The latest edition of the Massachusetts stretch code has just been adopted but has not yet been promulgated* — the expected promulgation date is February 8, 2020 with an effective date of Aug 8, 2020. There will be two significant changes. First, PHIUS itself has updated its standard to PHIUS + 2018 from PHIUS + 2015. Second, with this new edition, a residential or commercial building will be code compliant when it passes the pre-certification stage (much like saying a typical house is given code approval once the plans have been approved.) The updated energy code, based on the IECC 2018, shifts the passive house compliance option from the 10 kBtu/ft2/year metric to an option to seek PHIUS precertification prior to pulling a permit. A project must demonstrate that it has been submitted for final certification by PHIUS to receive the certificate of occupancy. Because PHIUS maintains a rigorous review process through the end of construction, this approach ensures a high quality of construction.

Passive house certification requirements are significantly more stringent than even the other alternative paths in the stretch code (the most commonly used path in the Massachusetts residential stretch code allows for an Energy Rating Index score of 55, which is well above the score typically achieved by a certified passive house).

Massachusetts provides an excellent example of how to use incentives to spur the development of high-performance buildings. Mass Save®, the statewide energy efficiency program in Massachusetts, launched a mid- to high-rise passive house incentive program in the summer of 2019. In the first 6 months over 40 projects with over 3,000 passive house units in development have signed up for the program.  As more projects are built meeting PHIUS standards either through the stretch code or through Mass Save, the universe of designers and builders who become proficient in the construction of high-performance builders grows. This proficiency will result in greater confidence among construction professionals and lower costs with respect to high performance buildings.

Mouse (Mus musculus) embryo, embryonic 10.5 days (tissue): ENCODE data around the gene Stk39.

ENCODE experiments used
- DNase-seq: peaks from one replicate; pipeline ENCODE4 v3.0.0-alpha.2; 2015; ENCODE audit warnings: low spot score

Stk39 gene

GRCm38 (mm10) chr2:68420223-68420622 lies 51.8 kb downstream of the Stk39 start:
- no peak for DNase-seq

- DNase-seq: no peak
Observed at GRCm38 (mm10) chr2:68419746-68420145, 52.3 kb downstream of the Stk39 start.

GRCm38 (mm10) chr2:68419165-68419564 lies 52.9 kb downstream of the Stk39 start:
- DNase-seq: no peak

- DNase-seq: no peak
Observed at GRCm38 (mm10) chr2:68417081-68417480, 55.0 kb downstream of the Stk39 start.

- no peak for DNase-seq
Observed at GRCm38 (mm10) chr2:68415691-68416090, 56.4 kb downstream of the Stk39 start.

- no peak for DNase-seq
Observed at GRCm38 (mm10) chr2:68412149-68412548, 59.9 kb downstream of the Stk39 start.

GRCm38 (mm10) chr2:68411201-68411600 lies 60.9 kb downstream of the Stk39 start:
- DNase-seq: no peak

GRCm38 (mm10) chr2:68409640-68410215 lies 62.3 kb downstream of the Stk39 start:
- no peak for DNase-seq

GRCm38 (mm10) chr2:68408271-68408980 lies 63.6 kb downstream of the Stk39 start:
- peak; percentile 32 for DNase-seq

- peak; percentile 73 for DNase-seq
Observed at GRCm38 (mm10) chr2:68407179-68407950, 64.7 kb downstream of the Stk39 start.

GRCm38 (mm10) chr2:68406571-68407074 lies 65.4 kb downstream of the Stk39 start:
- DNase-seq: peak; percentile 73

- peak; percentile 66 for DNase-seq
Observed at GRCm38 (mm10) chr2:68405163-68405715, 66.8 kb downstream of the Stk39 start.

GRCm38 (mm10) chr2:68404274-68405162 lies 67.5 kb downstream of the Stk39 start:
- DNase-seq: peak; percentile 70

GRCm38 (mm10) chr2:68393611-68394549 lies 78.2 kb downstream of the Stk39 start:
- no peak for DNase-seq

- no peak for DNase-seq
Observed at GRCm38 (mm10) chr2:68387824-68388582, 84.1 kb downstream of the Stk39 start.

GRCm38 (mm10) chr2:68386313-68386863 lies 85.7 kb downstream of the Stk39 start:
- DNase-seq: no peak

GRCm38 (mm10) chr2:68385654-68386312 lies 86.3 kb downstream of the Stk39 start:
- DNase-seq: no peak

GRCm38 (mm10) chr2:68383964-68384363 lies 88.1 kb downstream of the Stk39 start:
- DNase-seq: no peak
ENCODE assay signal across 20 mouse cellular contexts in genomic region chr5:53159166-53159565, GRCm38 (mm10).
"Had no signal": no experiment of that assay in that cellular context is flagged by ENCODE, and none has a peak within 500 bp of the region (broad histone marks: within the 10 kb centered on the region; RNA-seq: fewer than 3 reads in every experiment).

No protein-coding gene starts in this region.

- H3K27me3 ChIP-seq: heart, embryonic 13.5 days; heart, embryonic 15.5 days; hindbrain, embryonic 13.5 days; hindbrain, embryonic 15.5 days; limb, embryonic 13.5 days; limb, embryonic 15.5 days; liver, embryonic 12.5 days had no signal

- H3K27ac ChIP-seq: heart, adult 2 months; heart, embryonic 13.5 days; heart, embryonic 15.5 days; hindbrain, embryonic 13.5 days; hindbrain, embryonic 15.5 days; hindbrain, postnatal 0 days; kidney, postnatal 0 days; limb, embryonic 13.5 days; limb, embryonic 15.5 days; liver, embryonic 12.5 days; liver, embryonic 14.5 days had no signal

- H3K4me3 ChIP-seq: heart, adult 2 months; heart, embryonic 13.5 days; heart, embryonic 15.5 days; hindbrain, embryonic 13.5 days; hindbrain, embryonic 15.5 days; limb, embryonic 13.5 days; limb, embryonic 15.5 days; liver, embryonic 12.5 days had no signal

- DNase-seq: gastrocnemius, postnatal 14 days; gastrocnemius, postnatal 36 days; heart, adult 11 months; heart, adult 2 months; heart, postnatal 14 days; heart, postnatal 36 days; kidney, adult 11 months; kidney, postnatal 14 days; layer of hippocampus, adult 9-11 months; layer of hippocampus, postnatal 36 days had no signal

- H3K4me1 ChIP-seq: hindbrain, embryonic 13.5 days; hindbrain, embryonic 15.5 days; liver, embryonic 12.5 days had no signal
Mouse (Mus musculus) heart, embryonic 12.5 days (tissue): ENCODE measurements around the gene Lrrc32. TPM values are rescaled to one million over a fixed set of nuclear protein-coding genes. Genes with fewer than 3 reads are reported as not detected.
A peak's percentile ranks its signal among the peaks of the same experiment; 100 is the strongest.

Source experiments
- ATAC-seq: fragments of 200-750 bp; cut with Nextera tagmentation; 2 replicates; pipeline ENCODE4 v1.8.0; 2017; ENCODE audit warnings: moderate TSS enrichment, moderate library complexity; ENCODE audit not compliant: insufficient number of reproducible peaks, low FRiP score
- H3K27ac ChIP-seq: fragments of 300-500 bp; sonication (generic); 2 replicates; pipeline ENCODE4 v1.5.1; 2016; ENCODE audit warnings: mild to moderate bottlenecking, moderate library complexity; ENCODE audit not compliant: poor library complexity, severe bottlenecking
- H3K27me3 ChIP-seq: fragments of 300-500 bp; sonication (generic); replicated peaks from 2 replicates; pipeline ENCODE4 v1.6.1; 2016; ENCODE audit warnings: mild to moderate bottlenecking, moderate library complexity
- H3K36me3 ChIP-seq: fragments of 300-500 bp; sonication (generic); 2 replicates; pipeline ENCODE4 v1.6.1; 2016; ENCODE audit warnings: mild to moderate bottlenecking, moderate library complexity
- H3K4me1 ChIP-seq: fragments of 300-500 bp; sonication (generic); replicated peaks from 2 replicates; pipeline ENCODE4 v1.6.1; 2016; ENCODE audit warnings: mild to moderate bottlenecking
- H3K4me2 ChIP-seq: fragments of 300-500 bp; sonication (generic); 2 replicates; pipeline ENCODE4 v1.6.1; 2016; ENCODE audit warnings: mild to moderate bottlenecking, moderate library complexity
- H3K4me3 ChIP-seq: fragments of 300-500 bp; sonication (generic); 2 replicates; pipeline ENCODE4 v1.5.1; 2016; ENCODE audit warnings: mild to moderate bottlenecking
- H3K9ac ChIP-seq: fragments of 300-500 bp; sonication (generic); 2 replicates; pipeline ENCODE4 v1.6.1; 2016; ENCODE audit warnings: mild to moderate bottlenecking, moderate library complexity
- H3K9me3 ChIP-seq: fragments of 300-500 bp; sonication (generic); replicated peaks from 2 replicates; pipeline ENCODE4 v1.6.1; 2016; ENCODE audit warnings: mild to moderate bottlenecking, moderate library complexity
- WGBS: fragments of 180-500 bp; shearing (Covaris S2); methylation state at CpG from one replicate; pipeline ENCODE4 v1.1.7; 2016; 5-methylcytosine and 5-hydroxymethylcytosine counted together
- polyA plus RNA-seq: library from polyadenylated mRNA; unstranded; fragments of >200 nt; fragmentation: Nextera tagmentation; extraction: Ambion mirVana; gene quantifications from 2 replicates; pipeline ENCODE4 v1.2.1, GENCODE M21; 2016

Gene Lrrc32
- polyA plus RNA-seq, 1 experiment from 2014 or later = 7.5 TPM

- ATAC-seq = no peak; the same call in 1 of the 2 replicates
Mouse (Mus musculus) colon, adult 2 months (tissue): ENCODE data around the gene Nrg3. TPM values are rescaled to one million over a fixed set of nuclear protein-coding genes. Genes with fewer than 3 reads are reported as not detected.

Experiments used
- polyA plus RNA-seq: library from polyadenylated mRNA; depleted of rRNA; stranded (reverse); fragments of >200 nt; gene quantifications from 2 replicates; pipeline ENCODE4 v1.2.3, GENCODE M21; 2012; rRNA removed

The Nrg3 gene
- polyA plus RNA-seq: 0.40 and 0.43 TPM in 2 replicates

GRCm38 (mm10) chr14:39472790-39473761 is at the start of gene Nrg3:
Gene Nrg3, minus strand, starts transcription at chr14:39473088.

As the PHIUS standard includes a pathway to net-zero construction, including it in the stretch and base energy code provides a path for future improvements. In Massachusetts, stretch code development will now focus on a ‘net-zero’ code to run alongside an amended IECC 2021 base code. Having the passive house pathway in the energy codes has introduced designers and builders to the tools and techniques necessary for building cost-effective net-zero single-family and multi-family dwelling. PHIUS looks forward to working with Massachusetts Department of Energy Resources, BBRS and other key stakeholders in making a net-zero code a reality.

Massachusetts in one of three states and one municipality that have incorporated the PHIUS standard in the energy code. New York was discussed in a previous blog (Policy Update: New York State, Two Steps Forward, One Step Back, January 16, 2020). I’ll discuss efforts in Washington State and the city of Denver in a future post.

* Adoption means voting and signing by government official. Promulgation (it specifically means the decree that puts a law into effect), in practice, refers to when the agency in charge of enforcing the law signs off on the rules and regulations relating to the law.